John Mayer: Etudes / Radha Krishna

£12.00 + P&P

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‘A long-lost treasure’ (Jazzwise Magazine ****)
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“A long-lost treasure.”
(Jazzwise Magazine ****)


1-5. John MAYER (1929-2004)

John Mayer violin
Chris Taylor flute
Ian Hammer trumpet, flugelhorn
Tony Coe tenor sax, clarinet
Pat Smythe piano
Coleridge Goode bass
John Marshall drums
Diwan Moithar sitar
Viram Jasani sitar, tanpura
Keshav Sathe tabla 

6-7. John MAYER
Radha Krishna

Clem Alford sitar
Keshav Sathe tabla
Lansdowne String Trio
Tristan Fry
Coleridge Goode bass
Chris Taylor
Tony Coe tenor sax, clarinet
unknown oboe
Neil Coton sarod
Susan Less contralto
Austin Miskell tenor
Nicolette Bernard narrator

Indian-born violinist and composer John Mayer’s groundbreaking recordings from the 1960’s with his band Indo-Jazz Fusions probably gave birth to the term “world fusion.” For this CD, the brand new First Hand label has remastered some of Mayer’s finest work. Even though Etudes was recorded in 1969, it still sounds remarkably current. In many ways, this kind of fusion has made a comeback in recent years. Radha Krishna is an unflinchingly erotic musical play, featuring excellent sax work from Tony Coe.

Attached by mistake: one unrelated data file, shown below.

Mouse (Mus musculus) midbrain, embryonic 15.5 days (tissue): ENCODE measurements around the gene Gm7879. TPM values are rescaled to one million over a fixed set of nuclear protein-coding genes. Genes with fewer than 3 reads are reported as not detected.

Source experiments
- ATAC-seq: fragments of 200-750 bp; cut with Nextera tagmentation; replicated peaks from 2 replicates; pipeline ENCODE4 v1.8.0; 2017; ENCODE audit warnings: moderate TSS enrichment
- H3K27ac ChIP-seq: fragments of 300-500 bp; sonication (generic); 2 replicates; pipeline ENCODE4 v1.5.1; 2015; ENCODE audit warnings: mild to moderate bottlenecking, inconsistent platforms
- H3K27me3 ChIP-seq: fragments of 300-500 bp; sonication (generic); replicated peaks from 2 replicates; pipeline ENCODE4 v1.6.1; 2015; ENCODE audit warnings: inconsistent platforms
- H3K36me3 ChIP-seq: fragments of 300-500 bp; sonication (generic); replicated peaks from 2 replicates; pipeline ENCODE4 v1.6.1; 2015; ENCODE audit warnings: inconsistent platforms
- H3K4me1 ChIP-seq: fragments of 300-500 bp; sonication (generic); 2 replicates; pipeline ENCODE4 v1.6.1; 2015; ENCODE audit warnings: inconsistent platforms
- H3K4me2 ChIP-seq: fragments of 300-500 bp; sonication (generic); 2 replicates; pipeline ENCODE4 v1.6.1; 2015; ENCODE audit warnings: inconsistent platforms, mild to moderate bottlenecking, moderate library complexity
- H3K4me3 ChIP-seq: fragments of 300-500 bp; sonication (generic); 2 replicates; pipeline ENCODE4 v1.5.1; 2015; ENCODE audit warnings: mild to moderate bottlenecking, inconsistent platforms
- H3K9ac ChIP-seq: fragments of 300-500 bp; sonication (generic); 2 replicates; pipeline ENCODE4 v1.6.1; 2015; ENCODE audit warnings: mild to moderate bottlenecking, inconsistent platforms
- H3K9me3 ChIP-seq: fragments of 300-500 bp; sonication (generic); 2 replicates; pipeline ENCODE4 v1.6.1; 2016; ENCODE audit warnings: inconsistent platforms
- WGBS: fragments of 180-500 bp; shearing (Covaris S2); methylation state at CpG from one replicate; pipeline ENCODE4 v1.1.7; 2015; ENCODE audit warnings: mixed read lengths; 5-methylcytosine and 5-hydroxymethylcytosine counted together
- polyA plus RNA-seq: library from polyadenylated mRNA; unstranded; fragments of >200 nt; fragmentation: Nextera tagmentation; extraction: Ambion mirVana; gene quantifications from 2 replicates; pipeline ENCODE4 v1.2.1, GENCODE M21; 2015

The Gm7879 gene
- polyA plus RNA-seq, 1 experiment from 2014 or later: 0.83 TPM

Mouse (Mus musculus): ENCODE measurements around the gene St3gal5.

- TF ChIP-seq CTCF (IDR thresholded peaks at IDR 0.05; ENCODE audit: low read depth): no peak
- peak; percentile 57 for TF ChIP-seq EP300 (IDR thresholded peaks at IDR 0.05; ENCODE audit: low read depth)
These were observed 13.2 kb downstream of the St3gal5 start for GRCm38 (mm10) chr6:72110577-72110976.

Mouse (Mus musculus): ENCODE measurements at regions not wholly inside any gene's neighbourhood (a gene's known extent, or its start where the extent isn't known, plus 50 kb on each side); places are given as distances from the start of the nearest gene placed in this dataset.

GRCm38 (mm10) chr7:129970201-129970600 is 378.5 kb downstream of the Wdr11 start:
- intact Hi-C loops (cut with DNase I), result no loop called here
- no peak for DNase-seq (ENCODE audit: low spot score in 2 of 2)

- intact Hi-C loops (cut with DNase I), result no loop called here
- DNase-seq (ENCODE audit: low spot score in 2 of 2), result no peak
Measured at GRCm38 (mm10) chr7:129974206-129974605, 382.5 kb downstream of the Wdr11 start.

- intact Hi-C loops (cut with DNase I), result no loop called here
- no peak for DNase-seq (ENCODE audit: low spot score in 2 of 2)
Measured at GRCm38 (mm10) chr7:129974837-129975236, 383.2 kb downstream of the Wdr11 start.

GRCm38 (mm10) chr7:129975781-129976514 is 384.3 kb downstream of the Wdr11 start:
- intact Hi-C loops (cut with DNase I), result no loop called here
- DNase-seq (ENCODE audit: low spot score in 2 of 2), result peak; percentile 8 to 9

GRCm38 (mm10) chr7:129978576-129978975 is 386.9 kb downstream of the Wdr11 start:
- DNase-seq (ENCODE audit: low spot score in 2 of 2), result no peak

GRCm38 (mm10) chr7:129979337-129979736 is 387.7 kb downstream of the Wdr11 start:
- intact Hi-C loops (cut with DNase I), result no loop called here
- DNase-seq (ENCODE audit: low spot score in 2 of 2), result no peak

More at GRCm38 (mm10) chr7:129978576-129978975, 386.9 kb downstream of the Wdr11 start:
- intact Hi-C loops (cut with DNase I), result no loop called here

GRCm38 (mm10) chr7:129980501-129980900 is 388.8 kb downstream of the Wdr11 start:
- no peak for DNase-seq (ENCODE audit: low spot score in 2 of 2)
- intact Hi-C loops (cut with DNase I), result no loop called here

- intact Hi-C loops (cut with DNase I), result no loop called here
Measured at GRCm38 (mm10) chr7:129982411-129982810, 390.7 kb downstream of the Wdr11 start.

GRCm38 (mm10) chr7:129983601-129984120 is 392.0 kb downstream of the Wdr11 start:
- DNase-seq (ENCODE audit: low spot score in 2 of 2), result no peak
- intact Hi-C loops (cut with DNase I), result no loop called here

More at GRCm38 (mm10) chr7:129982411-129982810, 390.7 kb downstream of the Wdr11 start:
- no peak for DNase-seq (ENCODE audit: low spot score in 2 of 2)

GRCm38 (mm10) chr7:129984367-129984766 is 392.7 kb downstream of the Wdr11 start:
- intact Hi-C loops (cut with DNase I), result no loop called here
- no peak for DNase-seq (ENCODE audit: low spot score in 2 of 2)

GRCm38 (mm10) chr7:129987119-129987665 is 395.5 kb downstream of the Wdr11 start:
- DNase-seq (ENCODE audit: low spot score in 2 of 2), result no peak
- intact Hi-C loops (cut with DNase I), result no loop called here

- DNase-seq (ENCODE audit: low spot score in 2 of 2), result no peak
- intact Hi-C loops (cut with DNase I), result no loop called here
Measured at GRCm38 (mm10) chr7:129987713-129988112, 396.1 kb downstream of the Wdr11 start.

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Press Quotes

“The result is consistently stimulating… Both these albums offer contrasts well beyond the ordinary. They show the paths taken by the exploratory Mayer and his cohorts, and the diverse ways in which his musical mind encompassed this wider vision.” (Musicweb-International)

‘Mayer’s music is still remarkably fresh after 40 years’: “I’ll be spending quite a bit of time this week listening to an excellent reissue of music by the late composer and violinist John Mayer and his band Indo-Jazz Fusions…” (Birmingham Post)

“…the meeting of Indian, jazz and western classical flavours yields passages of unexpected and touching beauty, with some powerfully rhapsodic blowing from top British saxman Tony Coe.” (The Telegraph)

“A long-lost treasure.” (Jazzwise Magazine ****)

“… there is much to enjoy in the first five tracks of this album – particularly the improvising by tenorist Tony Coe…“


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